Background Dietary recommendations regarding protein intake have been focused on the amount of protein. However, such recommendations without considering specific protein sources may be simplistic and insufficient. Methods and Results We included 102 521 postmenopausal women enrolled in the Women's Health Initiative between 1993 and 1998, and followed them through February 2017. During 1 876 205 person-years of follow-up, 25 976 deaths occurred. Comparing the highest with the lowest quintile, plant protein intake was inversely associated with all-cause mortality (hazard ratio [HR], 0.91 [0.86, 0.96]), cardiovascular disease mortality (HR, 0.88 [0.79, 0.97]), and dementia mortality (HR, 0.79 [0.67, 0.94]). Among major protein sources, comparing the highest with the lowest quintile of consumption, processed red meat (HR, 1.06 [1.01, 1.10]) or eggs (HR, 1.14 [1.10, 1.19]) was associated with higher risk of all-cause mortality. Unprocessed red meat (HR, 1.12 [1.02, 1.23]), eggs (HR, 1.24 [1.14, 1.34]), or dairy products (HR, 1.11 [1.02, 1.22]) was associated with higher risk of cardiovascular disease mortality. Egg consumption was associated with higher risk of cancer mortality (HR, 1.10 [1.02, 1.19]). Processed red meat consumption was associated with higher risk of dementia mortality (HR, 1.20 [1.05, 1.32]), while consumption of poultry (HR, 0.85 [0.75, 0.97]) or eggs (HR, 0.86 [0.75, 0.98]) was associated with lower risk of dementia mortality. In substitution analysis, substituting of animal protein with plant protein was associated with a lower risk of all-cause mortality, cardiovascular disease mortality, and dementia mortality, and substitution of total red meat, eggs, or dairy products with nuts was associated with a lower risk of all-cause mortality. Conclusions Different dietary protein sources have varying associations with all-cause mortality, cardiovascular disease mortality, and dementia mortality. Our findings support the need for consideration of protein sources in future dietary guidelines.
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http://dx.doi.org/10.1161/JAHA.119.015553DOI Listing
http://www.ncbi.nlm.nih.gov/pmc/articles/PMC8174240PMC
February 2021

Effects of fluoride intake on cortical and trabecular bone microstructure at early adulthood using multi-row detector computed tomography (MDCT).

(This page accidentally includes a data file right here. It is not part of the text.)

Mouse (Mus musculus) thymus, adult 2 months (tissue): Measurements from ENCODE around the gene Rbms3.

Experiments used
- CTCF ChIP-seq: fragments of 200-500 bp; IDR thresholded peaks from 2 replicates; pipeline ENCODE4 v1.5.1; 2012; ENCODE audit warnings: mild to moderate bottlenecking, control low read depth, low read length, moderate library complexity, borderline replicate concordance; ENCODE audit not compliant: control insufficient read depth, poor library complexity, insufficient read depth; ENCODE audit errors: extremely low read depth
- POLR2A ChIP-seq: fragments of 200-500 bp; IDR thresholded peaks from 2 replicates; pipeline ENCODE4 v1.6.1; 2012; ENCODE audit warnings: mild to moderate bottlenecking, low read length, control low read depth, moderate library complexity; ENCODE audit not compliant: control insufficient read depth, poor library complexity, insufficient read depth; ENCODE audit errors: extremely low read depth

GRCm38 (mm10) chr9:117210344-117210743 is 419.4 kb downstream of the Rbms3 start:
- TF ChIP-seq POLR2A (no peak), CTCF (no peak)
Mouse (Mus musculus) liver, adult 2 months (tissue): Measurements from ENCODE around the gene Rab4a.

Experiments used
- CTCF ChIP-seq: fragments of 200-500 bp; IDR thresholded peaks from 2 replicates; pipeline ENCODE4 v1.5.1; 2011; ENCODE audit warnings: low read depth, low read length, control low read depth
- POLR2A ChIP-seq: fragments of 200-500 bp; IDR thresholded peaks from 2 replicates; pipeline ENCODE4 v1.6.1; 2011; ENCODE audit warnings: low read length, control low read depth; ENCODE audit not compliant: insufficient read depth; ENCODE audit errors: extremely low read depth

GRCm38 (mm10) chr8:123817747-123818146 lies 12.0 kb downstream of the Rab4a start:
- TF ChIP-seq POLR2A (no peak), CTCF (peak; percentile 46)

Bone 2021 05 10;146:115882. Epub 2021 Feb 10.

Department of Preventive and Community Dentistry, College of Dentistry, Iowa City, IA, USA; Department of Epidemiology, College of Public Health, Iowa City, IA, USA.

Purpose: The aim of this study was to examine the effects of period-specific and cumulative fluoride (F) intake on bone at the levels of cortical and trabecular bone microstructural outcomes at early adulthood using emerging multi-row detector computed tomography (MDCT)-based novel techniques.

Methods: Ultra-high resolution MDCT distal tibia scans were collected at age 19 visits under the Iowa Bone Development Study (IBDS), and cortical and trabecular bone microstructural outcomes were computed at the distal tibia using previously validated methods. CT scans of a tissue characterization phantom were used to calibrate CT numbers (Hounsfield units) into bone mineral density (mg/cc). Period-specific and cumulative F intakes from birth up to the age of 19 years were assessed for IBDS participants through questionnaire, and their relationships with MDCT-derived bone microstructural outcomes were examined using bivariable and multivariable analyses, adjusting for height, weight, maturity offset (years since age of peak height velocity (PHV)), physical activity (questionnaire for adolescents (PAQ-A)), healthy eating index version 2010 (HEI-2010) scores, and calcium and protein intakes.

Results: MDCT distal tibia scans were acquired for 324 participants from among the total of 329 participants at age 19 visits. No motion artifacts were observed in any MDCT scans, and all images were successfully processed to measure cortical and trabecular bone microstructural outcomes. At early adulthood, males were observed to have stronger trabecular bone microstructural features, as well as thicker cortical bone (p < 0.01), as compared to age-similar females; however, females were found to have less cortical bone porosity as compared to males. Among participants with available F intake estimates (75 to 91% of the 324 with MDCT scans, depending on the period-specific F intake measure), no statistically significant associations were detected between any period-specific or cumulative F intake and bone microstructural outcomes of the tibia at the p < 0.01 level. Only for females, statistically suggestive associations (p < 0.05) were found between recent F intake (from 14 to 19 years) and trabecular mean plate width and trabecular thickness at the tibia. Those associations became somewhat weaker, but still statistically suggestive, for trabecular thickness in fully adjusted analysis with height, weight, PHV, calcium and protein intake, and HEI-2010 and PAQ-A scores as covariates.

Conclusion: The findings show that the effects of lifelong or period-specific F intake from combined sources for adolescents typical to the United States Midwest region are not strongly associated with bone microstructural outcomes at age 19 years. These findings are generally consistent with previously reported results of IBDS analyses, which further confirms that effects of lifelong or period-specific F intake on skeletons in early adulthood are absent or weak, even at the levels of cortical and trabecular bone microstructural details.
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http://dx.doi.org/10.1016/j.bone.2021.115882DOI Listing